• Odyssey – Intergalactic tour into the future of software DevOps and Continuous Delivery

Here is how it all starts:

James lay back in his chair and looked at the shades dancing on the board. It was the third time he tried to find what’s wrong with the graphs but he could not.

James looked at Stephanie.

Stephanie was shocked, but a small splinter of a smile started to make trails near her mouth.

James said: “I know this was about to happen, yet I can’t believe it!”

Stephanie murmured: “Unbelievable.”

In less than ten months “UAS Enterprise1,” perceived as the most innovative service provider in their business witnessed an enormous market share collapse and the loss of its number one position.

Looking back at the market collapse, it took months until James, the CEO of UAS Enterprise could discover the root cause.

You can read the story or simply download the whole DevOps CA Technology Exchange magazine in a single PDF file.

I had the pleasure of writing it together with Alon Eizenman the founder of Nolio, one of the best DevOps tools on the market and part of CA Technologies DevOps portfolio and Miron Gross, one of the coolest automation pros I know, who I had the privilege to mentor in the CTE (Council for Technical Excellence) program. It is an entirely new experience, writing for a professional magazine and I recommend to go through this, if you’re an IT Professional or a blogger.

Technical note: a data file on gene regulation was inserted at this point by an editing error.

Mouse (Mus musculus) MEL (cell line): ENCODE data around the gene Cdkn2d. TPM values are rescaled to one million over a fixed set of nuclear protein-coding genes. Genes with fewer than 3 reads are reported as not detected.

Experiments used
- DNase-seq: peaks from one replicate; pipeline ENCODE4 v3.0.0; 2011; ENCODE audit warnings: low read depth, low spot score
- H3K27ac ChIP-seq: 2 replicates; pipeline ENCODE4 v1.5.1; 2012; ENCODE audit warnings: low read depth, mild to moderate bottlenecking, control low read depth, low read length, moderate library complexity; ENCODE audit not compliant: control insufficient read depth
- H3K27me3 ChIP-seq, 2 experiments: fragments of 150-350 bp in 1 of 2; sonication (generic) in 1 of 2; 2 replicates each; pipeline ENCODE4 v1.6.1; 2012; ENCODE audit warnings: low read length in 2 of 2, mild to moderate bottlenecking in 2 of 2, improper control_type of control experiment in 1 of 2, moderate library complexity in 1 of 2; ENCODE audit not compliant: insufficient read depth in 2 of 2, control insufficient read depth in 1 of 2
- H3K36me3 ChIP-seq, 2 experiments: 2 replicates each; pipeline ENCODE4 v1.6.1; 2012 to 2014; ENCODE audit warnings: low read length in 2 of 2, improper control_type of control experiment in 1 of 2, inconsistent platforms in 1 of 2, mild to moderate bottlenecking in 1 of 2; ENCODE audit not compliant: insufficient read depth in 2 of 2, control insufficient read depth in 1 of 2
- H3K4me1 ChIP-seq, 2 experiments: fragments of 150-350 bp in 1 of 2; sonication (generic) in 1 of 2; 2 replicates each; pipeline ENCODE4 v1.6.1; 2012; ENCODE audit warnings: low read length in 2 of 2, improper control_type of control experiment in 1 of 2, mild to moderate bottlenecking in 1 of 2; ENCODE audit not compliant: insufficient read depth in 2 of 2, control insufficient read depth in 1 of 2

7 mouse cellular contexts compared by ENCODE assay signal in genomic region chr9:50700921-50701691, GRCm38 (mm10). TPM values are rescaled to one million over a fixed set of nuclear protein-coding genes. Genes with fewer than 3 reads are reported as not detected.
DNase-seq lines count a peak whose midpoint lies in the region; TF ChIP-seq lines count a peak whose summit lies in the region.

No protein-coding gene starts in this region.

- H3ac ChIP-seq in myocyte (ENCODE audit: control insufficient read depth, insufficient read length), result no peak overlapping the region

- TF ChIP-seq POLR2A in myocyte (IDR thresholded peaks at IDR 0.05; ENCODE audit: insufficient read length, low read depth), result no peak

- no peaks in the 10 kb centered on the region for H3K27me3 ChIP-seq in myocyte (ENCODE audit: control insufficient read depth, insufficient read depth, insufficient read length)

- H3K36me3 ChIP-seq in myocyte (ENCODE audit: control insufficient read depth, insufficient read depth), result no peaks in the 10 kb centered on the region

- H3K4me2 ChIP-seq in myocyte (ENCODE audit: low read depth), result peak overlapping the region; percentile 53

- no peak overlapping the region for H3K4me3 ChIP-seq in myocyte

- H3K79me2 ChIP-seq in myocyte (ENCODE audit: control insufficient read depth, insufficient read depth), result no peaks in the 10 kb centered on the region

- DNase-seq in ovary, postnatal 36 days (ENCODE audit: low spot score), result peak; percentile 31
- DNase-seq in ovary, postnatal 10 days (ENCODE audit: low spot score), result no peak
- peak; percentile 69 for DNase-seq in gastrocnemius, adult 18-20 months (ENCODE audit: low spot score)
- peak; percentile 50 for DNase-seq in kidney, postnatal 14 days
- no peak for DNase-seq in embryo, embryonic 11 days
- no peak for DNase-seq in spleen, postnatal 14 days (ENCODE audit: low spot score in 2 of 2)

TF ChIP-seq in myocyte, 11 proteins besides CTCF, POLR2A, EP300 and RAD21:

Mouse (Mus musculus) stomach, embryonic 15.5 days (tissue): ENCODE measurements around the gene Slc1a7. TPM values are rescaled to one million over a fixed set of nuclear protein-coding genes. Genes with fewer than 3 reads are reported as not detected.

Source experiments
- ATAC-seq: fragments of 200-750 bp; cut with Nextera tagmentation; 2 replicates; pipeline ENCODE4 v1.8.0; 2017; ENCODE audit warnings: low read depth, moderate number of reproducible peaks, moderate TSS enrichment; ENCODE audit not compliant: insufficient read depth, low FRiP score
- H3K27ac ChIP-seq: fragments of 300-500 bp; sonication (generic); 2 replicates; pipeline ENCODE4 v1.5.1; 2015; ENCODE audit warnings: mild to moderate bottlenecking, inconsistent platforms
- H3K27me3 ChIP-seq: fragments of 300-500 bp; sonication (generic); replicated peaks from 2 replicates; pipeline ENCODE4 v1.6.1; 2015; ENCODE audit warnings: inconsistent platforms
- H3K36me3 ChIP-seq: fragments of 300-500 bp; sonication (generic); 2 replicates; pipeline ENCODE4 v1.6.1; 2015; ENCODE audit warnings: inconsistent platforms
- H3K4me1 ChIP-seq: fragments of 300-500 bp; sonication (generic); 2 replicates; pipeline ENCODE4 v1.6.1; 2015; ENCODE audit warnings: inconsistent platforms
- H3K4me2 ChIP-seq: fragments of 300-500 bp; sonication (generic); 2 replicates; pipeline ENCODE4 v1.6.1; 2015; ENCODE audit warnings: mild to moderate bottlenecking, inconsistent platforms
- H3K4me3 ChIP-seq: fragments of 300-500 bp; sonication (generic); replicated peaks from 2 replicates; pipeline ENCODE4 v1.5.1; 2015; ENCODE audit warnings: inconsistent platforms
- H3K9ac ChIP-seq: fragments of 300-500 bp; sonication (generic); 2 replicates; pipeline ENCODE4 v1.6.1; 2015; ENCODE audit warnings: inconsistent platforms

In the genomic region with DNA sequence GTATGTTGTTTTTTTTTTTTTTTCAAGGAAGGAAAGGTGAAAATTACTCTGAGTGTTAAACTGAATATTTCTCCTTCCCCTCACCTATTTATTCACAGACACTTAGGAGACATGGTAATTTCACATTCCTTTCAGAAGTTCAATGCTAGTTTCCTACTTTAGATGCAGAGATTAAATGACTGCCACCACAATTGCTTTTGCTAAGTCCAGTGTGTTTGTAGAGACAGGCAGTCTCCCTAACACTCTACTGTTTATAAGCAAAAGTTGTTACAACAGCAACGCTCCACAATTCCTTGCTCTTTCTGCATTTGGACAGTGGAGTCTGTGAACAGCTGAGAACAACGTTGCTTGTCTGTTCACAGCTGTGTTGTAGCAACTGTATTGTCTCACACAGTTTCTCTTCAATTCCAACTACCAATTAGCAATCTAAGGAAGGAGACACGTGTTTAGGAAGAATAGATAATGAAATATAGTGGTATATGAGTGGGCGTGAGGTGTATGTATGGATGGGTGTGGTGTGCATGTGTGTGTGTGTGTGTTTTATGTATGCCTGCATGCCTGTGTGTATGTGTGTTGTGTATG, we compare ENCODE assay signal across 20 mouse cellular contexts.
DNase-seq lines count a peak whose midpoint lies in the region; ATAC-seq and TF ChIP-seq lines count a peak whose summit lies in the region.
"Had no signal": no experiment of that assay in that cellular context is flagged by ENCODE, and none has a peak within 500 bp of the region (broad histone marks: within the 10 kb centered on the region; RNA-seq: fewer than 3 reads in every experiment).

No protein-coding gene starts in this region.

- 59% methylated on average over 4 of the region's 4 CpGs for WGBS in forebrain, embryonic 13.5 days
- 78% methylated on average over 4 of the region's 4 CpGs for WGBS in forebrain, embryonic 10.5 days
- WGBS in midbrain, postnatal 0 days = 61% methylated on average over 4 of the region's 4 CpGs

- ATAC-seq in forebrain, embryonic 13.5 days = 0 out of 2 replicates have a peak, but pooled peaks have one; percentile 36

“PatchMe” – Quick Shell Shock (+future Vulnerabilities) Auto-Patcher for Heterogeneous Unix / Linux Sites

Download, comment and like it here: https://github.com/jackbezalel/patchme

I think you should like this new Shell-Shock Auto-Patcher I created (“PatchMe“). It should serve you well for future and past similar “noisy” vulnerabilities, specially if you have a lab or site with many types of “loosely” managed operating systems. This tends to happen within development labs, where you have license for every machine, but do not necessarily set or maintain them through a central patch repository.

It is also good for cases where patching is not straight-forward as it is in Ubuntu, Debian or similar free open source operating system.

I believe you will find PatchMe is simple to deploy and use. You don’t have to go through a complex massive patching, testing and mass-deploying, just to get rid of one hot vulnerability.

It is a right-to-the-point vulnerability patcher, for what is in the news, and allows you to automatically dry-test the patch, if successful run the patch live, get a central repository dynamically created during the patch process, so you have full audit of what is going on.